Apollo 18 Blu-ray Review

Written by Joel Harley

Blu-ray released by Entertainment in Video



Directed by Gonzalo López-Gallego
Written by Brian Miller
2011, Region B (PAL), 86 minutes, Rated 15 (UK)
Blu-ray released on 26th December 2011

Warren Christie as Capt. Benjamin Anderson
Ryan Robbins as Lt. Col. John Grey
Lloyd Owen as Cdr. Nathan Walker





A grand day out takes a turn for the worse when astronauts encounter paranormal activity on the dark side of the Moon. 'There's a reason we've never gone back to the Moon' says the tagline. And that reason is far worse than Russians or Transformers. I find it a little implausible that space monsters would stop us from returning to the Moon. If Aliens taught us anything, it's that greedy humans love trying to capture and sell intergalactic nasties. The real reason we've never gone back to the moon is precisely because there are no Blair Witch Martians or Xenomorphs up there to sell.

The found footage subgenre is an acquired taste, but Apollo 18 seems to offer a flavour that's more exotic than most (insert joke about cheese here). It being set on the Moon should intrigue even the most vocal Paranormal Activity detractor. The location is naturally creepy, the threat less clear than ghosts or zombies. Since it's an official NASA exploration, there's a convincing reason for the protagonists to be carrying cameras around. That becomes stretched towards the end, but not as much so as other films of this variety tend to get.



But whilst the presentation is cute, everything else feels predictable. It's essentially The Blair Witch Project, relocated to the Moon. It alleges a 40-year cover up from NASA, but you'd think that someone (not least the 40,000 or so people it takes to put an operation like that together) would have noticed a honking great spaceship being shot up there. NASA do not approve of Apollo 18, shaking their heads disappointedly at its bad science. And they were fine with Michael Bay's Transformers: Dark of the Moon. Who knows, maybe this film touched a nerve. It's plausible enough to have your stupidest friend mistake it for a documentary.

The setting is fantastic. The Moon has never looked scarier. Scenes inside the Moon lander are claustrophobic and creepy. The constantly bleeping machinery adds to the spooky atmosphere. But whilst there are some good jump scares and tense, very creepy moments, it's never as scary as Paranormal Activity or exhilarating as [Rec].



As you'd expect from a place that's little more than a giant rockery, there's not much to do on the Moon. This manifests itself in the film's dullness. There's a lot of talking and a lot of filler. The characters are hard to care about, particularly as there's no real distinction between the men. It's especially hard to tell them apart when they're wearing their spacesuits. Maybe they should have gone the Duncan Jones' Moon route and had all the characters played by the same actor.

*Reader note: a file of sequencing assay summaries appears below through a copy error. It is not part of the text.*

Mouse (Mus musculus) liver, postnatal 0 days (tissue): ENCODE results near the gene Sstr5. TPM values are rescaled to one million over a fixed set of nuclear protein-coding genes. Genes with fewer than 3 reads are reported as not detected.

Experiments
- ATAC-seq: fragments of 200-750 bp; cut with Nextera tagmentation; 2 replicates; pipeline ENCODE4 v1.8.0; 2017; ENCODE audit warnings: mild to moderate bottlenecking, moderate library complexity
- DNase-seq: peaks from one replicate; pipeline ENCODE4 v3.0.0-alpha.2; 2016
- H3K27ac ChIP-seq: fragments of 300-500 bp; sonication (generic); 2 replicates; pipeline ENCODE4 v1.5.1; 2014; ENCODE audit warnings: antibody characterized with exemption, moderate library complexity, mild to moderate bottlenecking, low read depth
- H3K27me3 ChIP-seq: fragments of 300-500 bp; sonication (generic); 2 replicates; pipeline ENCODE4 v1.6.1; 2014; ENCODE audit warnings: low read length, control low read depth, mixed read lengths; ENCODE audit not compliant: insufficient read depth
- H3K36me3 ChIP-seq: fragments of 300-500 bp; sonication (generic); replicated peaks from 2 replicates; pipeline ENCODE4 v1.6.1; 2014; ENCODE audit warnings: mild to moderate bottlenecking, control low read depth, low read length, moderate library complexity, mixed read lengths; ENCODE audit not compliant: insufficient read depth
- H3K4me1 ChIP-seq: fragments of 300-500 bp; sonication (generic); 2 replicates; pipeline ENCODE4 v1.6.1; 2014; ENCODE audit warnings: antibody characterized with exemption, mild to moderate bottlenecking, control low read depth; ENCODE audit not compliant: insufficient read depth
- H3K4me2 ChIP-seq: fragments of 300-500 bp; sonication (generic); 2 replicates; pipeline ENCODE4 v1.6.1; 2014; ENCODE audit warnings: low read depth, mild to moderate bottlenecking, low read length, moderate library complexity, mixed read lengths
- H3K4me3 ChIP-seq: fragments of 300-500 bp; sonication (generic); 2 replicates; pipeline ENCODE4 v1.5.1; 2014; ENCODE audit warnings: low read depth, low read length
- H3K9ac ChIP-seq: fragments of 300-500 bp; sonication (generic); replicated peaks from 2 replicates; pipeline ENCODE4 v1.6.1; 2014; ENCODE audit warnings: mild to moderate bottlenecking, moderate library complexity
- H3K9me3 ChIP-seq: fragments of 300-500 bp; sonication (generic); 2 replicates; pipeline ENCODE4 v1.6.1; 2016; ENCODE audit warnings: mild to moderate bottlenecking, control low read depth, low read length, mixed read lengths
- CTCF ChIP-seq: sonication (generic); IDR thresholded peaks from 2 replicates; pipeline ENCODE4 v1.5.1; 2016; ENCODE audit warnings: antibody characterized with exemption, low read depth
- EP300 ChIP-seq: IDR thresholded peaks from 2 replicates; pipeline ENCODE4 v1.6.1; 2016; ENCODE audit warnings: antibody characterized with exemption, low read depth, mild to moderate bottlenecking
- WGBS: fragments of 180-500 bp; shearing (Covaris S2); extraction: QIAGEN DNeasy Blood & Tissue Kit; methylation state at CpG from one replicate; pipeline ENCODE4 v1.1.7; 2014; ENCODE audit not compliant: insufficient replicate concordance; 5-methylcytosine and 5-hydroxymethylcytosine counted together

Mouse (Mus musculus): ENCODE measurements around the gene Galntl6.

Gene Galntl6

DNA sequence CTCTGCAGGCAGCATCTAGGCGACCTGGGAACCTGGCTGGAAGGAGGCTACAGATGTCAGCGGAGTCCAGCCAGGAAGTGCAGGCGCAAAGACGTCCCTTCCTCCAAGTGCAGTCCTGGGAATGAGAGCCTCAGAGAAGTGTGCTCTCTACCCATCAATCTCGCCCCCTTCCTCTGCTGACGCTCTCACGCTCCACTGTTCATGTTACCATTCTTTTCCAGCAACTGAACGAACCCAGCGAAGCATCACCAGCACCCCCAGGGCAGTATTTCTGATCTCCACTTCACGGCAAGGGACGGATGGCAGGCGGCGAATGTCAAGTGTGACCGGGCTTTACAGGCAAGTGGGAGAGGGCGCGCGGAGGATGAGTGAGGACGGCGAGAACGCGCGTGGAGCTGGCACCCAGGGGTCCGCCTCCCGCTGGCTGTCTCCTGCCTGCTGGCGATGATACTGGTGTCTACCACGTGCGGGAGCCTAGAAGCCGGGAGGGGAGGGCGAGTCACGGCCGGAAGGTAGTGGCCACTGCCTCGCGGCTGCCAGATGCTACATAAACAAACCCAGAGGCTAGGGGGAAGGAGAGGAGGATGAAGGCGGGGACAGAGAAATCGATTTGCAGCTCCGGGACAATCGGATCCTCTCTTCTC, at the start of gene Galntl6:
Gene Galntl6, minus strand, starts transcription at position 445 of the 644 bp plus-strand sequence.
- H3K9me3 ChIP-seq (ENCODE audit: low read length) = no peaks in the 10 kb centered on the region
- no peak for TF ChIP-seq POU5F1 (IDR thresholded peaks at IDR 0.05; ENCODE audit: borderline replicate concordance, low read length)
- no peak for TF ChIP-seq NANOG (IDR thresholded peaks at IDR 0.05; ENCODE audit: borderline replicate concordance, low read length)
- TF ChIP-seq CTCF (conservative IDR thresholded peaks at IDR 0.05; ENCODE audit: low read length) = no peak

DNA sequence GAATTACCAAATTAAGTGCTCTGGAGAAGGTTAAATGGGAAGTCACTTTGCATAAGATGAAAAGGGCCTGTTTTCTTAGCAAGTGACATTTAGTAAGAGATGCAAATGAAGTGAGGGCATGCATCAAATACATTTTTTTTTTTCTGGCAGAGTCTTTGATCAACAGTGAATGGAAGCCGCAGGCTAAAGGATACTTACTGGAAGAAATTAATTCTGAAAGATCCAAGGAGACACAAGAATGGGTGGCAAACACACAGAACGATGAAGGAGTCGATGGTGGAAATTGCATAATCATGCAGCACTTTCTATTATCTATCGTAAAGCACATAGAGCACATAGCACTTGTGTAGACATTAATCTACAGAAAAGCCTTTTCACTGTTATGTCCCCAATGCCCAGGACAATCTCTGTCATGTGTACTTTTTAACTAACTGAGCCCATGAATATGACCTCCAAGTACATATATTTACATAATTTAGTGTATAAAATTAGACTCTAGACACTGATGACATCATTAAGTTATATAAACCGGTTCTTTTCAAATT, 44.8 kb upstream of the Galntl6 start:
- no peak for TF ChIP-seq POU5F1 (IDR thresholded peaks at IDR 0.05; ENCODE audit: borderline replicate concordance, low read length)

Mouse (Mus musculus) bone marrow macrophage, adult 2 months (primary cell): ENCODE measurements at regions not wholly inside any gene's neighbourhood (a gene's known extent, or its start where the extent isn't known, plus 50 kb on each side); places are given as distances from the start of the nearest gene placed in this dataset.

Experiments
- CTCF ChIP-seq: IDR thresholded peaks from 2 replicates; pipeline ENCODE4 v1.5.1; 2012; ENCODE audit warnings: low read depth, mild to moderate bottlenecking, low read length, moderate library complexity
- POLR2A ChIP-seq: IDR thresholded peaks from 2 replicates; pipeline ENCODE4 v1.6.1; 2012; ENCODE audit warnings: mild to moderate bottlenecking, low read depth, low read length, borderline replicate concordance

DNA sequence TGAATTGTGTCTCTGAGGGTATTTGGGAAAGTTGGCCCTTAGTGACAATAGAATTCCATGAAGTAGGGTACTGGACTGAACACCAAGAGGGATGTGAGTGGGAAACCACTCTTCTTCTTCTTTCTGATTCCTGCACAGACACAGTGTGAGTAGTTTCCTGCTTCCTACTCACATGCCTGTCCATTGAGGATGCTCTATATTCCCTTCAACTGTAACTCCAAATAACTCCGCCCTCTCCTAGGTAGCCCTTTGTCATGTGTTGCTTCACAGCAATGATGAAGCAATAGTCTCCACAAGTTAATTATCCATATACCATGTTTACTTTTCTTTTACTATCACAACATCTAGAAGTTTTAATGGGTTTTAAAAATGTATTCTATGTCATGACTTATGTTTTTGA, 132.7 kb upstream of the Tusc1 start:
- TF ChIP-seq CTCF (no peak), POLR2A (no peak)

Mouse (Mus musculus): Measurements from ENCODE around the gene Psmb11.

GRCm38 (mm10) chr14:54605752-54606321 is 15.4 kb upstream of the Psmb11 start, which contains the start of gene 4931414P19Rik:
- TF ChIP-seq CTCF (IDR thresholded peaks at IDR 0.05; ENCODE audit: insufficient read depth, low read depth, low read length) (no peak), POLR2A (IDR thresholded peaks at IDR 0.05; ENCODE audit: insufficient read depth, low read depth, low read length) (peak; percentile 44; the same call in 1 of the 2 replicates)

Despite its fantastic setting and interesting story, Apollo 18 is a disappointment. It's downright boring at times, lacking in character and thrills. The ending is far too predictable. But the most disappointing thing about Apollo 18 is that nobody at any point says the words “Houston, we have a problem.” I was on tenterhooks a whole 75 minutes, waiting for someone to say that.



Video and Audio:


It looks crisp and gritty at the same time. High definition Blu-ray really works a treat on the darker scenes. It sounds great too; its collection of R2-D2 beeps, bleeps and boops really appealing to the ten year old spaceship fanatic inside all of us.


Special Features:


There's a director's commentary, 14 deleted scenes and 5 alternate endings. Some of the material is interesting (particularly the footage recovered from a Russian cosmonaut) but none of it  indispensable.







*Note: The screenshots on this page are publicity stills and not a reflection of the Blu-ray image.*





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Joel Harley
Staff Reviewer
Haribo fiend, Nicolas Cage scholar and frequently functioning alcoholic. These are just some of the words which can be used to describe Joel Harley. The rest, he uses to write film criticism for Horror DNA and a variety of websites and magazines. Sometimes he manages to do so without swearing.
Other articles by this writer



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